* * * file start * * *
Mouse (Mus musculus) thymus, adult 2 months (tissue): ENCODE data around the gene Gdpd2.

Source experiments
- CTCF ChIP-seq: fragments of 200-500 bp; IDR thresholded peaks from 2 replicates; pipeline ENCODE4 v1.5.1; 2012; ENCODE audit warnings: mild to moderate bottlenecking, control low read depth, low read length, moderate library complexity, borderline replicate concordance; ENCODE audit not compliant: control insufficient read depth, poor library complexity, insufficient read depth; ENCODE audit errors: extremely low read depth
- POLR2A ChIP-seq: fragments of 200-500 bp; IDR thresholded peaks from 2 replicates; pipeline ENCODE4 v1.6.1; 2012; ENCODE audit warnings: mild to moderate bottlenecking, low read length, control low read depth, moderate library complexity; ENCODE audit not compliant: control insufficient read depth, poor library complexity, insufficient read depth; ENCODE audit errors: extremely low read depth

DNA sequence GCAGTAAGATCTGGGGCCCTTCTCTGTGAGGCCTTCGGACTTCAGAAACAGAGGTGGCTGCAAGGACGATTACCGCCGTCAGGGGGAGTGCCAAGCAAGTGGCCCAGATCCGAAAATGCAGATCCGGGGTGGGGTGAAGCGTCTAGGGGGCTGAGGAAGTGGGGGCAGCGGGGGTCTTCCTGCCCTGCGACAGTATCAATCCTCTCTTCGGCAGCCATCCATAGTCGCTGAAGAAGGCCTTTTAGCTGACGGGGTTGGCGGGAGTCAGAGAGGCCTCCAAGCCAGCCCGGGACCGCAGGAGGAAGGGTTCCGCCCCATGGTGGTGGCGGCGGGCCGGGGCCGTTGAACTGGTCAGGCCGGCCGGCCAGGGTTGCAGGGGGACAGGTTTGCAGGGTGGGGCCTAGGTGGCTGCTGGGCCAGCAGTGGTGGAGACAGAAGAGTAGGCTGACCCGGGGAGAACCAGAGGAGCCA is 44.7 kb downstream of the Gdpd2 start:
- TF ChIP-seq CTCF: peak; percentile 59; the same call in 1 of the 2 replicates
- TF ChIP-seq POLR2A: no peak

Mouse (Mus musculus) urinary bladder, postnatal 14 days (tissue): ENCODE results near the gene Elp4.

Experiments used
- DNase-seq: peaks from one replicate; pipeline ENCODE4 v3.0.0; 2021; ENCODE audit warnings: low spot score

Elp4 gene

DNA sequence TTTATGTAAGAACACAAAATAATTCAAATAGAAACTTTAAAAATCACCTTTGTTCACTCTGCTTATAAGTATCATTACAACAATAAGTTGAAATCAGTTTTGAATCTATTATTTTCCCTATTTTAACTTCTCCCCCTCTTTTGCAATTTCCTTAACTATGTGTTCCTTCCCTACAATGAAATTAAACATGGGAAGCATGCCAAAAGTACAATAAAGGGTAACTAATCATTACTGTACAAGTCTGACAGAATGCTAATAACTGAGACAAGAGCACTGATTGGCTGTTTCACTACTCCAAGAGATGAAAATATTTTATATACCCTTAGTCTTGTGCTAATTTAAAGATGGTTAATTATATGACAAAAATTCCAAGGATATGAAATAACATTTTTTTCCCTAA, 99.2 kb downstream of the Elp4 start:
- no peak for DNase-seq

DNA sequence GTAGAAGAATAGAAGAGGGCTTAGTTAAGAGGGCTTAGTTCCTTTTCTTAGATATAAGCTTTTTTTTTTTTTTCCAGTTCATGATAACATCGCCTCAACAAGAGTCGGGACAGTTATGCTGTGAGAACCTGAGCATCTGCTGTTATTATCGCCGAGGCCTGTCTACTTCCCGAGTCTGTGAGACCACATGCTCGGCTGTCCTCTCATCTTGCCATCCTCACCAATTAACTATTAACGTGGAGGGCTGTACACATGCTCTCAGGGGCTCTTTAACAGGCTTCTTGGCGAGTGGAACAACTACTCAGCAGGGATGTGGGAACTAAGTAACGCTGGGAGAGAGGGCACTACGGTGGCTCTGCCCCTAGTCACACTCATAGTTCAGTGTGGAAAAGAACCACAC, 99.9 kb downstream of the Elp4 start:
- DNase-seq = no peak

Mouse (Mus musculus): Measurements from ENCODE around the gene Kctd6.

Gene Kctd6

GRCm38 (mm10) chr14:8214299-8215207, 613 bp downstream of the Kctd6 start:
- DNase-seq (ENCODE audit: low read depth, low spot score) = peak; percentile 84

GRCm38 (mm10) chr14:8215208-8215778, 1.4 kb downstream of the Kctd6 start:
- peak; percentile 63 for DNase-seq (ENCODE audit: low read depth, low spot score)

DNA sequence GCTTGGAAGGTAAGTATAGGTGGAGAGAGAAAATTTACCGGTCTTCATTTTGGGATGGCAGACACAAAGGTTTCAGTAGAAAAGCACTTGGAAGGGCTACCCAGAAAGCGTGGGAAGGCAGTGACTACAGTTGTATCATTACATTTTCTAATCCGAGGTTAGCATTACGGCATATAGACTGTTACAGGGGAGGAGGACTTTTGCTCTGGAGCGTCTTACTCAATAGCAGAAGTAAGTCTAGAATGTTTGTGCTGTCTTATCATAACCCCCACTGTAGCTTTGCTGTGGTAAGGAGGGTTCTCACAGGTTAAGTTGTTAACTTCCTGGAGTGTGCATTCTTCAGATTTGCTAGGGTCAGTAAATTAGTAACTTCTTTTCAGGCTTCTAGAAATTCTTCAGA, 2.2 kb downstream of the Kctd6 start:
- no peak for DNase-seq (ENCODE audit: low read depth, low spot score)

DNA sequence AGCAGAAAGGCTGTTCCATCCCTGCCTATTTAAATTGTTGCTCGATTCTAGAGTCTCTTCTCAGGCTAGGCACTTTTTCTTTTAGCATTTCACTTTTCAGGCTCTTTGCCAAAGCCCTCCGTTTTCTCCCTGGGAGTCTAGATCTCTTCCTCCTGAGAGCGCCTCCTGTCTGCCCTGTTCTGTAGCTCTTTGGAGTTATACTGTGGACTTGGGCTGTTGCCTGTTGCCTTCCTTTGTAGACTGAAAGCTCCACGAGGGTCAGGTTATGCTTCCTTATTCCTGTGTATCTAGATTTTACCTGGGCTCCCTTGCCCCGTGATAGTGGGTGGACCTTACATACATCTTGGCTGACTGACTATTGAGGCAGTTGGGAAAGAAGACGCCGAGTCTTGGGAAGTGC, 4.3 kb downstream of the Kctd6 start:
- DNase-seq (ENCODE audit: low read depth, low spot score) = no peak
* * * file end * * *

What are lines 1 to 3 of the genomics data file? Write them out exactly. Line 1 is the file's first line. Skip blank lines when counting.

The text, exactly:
Mouse (Mus musculus) thymus, adult 2 months (tissue): ENCODE data around the gene Gdpd2.

Source experiments
- CTCF ChIP-seq: fragments of 200-500 bp; IDR thresholded peaks from 2 replicates; pipeline ENCODE4 v1.5.1; 2012; ENCODE audit warnings: mild to moderate bottlenecking, control low read depth, low read length, moderate library complexity, borderline replicate concordance; ENCODE audit not compliant: control insufficient read depth, poor library complexity, insufficient read depth; ENCODE audit errors: extremely low read depth